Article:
The scaling limit of near-critical branching processes can be used to obtain superprocesses.

See also[edit]


  1. ^ Athreya, K. B. (2006). "Branching Process". Encyclopedia of Environmetrics. doi:10.1002/9780470057339.vab032. ISBN 978-0471899976.
  2. ^ G. R. Grimmett and D. R. Stirzaker, Probability and Random Processes, 2nd ed., Clarendon Press, Oxford, 1992.
  3. ^ Krishna Athreya and Peter Jagers. Branching Processes. Springer. 1973.
  4. ^ F. Thomas Bruss and M. Duerinckx (2015) "Resource dependent branching processes and the envelope of societies", Annals of Applied Probability. 25: 324–372.
  5. ^ Hagen, O.; Hartmann, K.; Steel, M.; Stadler, T. (2015-05-01). "Age-Dependent Speciation Can Explain the Shape of Empirical Phylogenies". Systematic Biology. 64 (3): 432–440. doi:10.1093/sysbio/syv001. ISSN 1063-5157. PMC 4395845. PMID 25575504.
  6. ^ Hagen, Oskar; Andermann, Tobias; Quental, Tiago B.; Antonelli, Alexandre; Silvestro, Daniele (May 2018). "Estimating Age-Dependent Extinction: Contrasting Evidence from Fossils and Phylogenies". Systematic Biology. 67 (3): 458–474. doi:10.1093/sysbio/syx082. PMC 5920349. PMID 29069434.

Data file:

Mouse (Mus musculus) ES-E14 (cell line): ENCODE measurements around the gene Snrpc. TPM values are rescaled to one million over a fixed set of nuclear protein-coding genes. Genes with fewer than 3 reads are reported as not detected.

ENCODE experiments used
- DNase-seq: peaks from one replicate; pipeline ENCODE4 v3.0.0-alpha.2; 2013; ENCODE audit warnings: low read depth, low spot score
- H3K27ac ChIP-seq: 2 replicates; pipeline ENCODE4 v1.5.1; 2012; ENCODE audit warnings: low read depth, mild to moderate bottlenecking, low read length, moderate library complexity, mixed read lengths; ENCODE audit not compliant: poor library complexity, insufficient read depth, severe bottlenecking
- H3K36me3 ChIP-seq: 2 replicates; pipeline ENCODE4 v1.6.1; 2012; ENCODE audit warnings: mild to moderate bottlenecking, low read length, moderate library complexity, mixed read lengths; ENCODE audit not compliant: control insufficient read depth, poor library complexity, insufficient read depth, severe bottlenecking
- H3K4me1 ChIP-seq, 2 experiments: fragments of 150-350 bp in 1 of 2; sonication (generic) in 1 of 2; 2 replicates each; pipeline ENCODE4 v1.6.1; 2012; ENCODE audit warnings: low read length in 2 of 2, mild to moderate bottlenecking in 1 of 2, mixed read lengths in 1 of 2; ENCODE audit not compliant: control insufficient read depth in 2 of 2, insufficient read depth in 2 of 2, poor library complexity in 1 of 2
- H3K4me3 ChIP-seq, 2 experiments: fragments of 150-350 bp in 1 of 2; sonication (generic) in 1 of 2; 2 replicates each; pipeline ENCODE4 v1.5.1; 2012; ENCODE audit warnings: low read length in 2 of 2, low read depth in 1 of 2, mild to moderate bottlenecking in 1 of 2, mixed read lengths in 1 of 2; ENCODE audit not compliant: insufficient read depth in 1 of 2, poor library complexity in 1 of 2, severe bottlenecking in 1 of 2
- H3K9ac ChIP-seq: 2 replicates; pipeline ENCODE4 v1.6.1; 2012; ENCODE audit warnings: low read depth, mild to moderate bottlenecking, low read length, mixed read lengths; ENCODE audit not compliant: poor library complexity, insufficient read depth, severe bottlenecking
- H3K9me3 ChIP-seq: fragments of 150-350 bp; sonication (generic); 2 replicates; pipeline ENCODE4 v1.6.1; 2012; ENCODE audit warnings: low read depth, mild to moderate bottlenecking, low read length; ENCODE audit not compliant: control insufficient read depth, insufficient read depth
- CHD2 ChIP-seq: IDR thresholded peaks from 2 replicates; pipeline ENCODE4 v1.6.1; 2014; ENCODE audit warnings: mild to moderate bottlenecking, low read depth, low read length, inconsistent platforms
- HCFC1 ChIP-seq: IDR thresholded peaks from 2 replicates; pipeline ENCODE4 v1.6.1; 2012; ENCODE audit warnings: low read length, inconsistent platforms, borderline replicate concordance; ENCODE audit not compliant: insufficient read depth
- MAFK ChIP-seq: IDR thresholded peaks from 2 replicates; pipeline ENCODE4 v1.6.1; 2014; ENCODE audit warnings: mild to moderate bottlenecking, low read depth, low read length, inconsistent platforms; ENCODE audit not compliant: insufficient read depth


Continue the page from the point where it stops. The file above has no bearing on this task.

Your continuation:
7. ^ Hagen, Oskar; Stadler, Tanja (2018). "TreeSimGM: Simulating phylogenetic trees under general Bellman–Harris models with lineage-specific shifts of speciation and extinction in R". Methods in Ecology and Evolution. 9 (3): 754–760. doi:10.1111/2041-210X.12917. ISSN 2041-210X. PMC 5993341. PMID 29938014.
  8. ^ Chen, Xiufang; Wang, Yue; Feng, Tianquan; Yi, Ming; Zhang, Xingan; Zhou, Da (2016). "The overshoot and phenotypic equilibrium in characterizing cancer dynamics of reversible phenotypic plasticity". Journal of Theoretical Biology. 390: 40–49. arXiv:1503.04558. doi:10.1016/j.jtbi.2015.11.008. PMID 26626088. S2CID 15335040.